The main reason corporations cook their books is to avoid paying tax, it's no coincidence that 50% of the profits from companies listed on the S&P 500 come from outside USA now, that's not so much "Globalization", as tax-avoidance, it's also a big reason why it makes much more sense to build a new factory in a Special Economic Zone in China and a logistics center in Dubai than in USA or Europe, you book all your losses in the taxable country, and you conceal profits in the tax-free place.

I should know, I worked briefly for Arthur Andersen (I'm proud to say I was fired for calling a senior partner a FFF crook), and I've done outside consulting for all the Big 4 accountants.

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timarr 22nd Oct '11 2 of 3

Hi Andrew

Thanks for bringing this to my attention, I hadn’t spotted that Stockopedia had picked this up. As recorded on my website the economist behind the US market numbers has indicated that they’ve found an error in their numbers, and they’re reworking them. The results will be interesting, because if they indicate that companies aren’t fiddling their figures that will almost be more surprising :)

Of course the two cases listed are very different; the point was to show that there are analysis techniques available to investors to check on the reliability of financial figures: applying Benford analysis to company accounts isn't especially hard (and may be particularly valid for the smaller companies favoured by bulletin board afficionados).  In some senses it’s almost irrelevant why these deviations happen; it’s enough to know that they shouldn’t. If markets properly assessed all the information available then firms would be punished for publishing fake figures: which would be a far more effective way of disciplining them than anything regulators can devise.  It’s not entirely impossible that this might happen: there’s been a collapse in the abnormal returns available by utilising the accrual anomaly, which appears to be directly related to hedge funds exploiting it (as recorded in Death of the Accrual Anomaly).  

On the other hand, if you’re correct that Benford deviations are as a result of tax avoidance you might get the opposite reaction, as investors take this as prudent financial management. To be honest I’m not sure that tax avoidance alone can explain such deviations, because as long as these numbers are derived naturally (i.e. it’s not some human just making them up) then Benford should still apply.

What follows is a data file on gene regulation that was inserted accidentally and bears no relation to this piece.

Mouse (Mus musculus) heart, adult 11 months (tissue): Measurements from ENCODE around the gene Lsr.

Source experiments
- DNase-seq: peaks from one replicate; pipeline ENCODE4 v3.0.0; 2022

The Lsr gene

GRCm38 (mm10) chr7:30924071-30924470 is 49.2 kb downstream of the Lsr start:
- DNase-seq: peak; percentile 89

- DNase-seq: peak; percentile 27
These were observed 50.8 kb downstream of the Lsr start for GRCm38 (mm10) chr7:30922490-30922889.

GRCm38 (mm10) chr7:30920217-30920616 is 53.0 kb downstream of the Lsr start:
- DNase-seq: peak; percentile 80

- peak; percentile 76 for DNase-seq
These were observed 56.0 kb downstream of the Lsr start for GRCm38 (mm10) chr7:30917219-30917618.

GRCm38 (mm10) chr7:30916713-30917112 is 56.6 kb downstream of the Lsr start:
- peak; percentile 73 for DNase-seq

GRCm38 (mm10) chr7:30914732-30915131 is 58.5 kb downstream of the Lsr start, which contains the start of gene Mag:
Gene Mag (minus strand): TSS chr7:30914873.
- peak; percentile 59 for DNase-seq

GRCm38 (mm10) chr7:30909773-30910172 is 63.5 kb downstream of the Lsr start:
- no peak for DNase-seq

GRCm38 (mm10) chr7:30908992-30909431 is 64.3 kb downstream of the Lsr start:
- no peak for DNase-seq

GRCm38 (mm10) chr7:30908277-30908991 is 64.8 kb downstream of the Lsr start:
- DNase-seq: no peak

And as for governments … well, yes. I’m not sure it’s incompetence, though: politicians are having to relearn the hard way that their normal ambiguity gets properly tested by markets. As Richard Feynman said, in a different context: nature cannot be denied.  

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Andrew Butter 22nd Oct '11 3 of 3

I agree that Benford analysis sounds like a very powerful tool, I was very interested to hear about it.

The thrust of my argument was not that public companies don't fiddle their numbers, clearly they do, it was simply that you can't assume it's to defraud their shareholders (not all the time anyway); there are plenty of other reasons to "unrock" the boat.

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About timarr


I'm a UK based technologist (career) and psychologist (academic) with a long-term interest in financial markets, with a particular emphasis (and skill) in how to not make money out of them. When I'm not working or blogging I'm to be found childminding, walking the dog or hiding in the garden shed with a good book :) more »